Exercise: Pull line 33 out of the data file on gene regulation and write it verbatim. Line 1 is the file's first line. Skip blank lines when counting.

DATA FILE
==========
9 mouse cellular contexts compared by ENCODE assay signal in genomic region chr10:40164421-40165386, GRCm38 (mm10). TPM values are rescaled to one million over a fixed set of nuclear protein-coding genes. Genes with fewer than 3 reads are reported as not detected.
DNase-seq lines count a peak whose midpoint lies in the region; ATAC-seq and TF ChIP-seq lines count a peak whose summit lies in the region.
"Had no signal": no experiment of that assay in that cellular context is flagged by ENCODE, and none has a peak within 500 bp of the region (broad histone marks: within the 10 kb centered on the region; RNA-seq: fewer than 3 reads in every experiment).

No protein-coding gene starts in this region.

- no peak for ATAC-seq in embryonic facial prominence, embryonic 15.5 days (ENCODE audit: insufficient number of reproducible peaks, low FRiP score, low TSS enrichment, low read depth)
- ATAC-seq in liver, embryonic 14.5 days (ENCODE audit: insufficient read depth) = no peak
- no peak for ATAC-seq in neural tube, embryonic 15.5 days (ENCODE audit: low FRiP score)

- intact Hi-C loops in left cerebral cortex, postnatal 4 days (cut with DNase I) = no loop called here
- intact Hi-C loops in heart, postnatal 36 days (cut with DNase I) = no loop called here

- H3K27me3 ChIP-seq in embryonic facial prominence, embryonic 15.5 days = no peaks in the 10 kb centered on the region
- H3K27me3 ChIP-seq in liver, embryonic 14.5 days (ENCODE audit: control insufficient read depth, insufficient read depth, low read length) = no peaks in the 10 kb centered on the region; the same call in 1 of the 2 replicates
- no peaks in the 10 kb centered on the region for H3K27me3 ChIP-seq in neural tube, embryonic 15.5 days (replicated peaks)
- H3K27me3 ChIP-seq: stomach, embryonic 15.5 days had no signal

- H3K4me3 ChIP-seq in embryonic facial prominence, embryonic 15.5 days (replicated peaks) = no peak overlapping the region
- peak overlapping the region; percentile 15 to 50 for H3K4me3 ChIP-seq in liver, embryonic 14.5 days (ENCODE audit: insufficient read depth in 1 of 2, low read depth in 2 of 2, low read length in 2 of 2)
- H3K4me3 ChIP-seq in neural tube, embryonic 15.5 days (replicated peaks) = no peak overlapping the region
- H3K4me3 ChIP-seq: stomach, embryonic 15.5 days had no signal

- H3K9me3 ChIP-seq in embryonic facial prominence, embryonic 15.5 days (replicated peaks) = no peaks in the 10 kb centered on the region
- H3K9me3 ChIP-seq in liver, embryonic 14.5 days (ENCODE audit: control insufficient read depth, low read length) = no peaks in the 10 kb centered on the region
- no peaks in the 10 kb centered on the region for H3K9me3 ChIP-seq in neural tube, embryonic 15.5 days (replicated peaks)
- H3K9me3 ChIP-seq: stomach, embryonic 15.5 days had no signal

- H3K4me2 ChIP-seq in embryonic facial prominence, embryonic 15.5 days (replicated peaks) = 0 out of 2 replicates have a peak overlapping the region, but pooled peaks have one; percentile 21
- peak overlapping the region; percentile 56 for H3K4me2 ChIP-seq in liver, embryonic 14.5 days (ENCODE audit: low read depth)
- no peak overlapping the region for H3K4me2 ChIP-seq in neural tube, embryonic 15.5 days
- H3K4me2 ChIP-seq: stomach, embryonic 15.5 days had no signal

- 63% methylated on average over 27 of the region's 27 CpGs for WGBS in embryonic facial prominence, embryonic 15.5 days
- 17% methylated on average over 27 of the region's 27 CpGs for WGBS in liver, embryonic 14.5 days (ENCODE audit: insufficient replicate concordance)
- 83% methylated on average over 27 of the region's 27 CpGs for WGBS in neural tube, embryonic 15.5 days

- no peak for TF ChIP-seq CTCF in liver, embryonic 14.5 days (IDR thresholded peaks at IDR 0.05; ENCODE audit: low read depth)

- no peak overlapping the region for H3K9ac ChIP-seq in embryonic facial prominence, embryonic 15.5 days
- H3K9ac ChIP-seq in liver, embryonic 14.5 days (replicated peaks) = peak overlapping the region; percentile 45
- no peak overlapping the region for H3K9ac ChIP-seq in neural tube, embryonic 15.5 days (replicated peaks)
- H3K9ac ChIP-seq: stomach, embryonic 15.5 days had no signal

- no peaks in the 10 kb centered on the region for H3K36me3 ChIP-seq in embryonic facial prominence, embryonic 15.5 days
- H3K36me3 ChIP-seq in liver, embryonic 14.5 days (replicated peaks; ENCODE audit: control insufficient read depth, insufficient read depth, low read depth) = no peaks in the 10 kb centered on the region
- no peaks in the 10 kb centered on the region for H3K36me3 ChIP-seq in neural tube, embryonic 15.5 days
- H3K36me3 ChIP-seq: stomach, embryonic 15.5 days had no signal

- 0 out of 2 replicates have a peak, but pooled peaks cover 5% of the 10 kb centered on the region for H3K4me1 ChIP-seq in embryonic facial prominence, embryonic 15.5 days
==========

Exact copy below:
- H3K9ac ChIP-seq: stomach, embryonic 15.5 days had no signal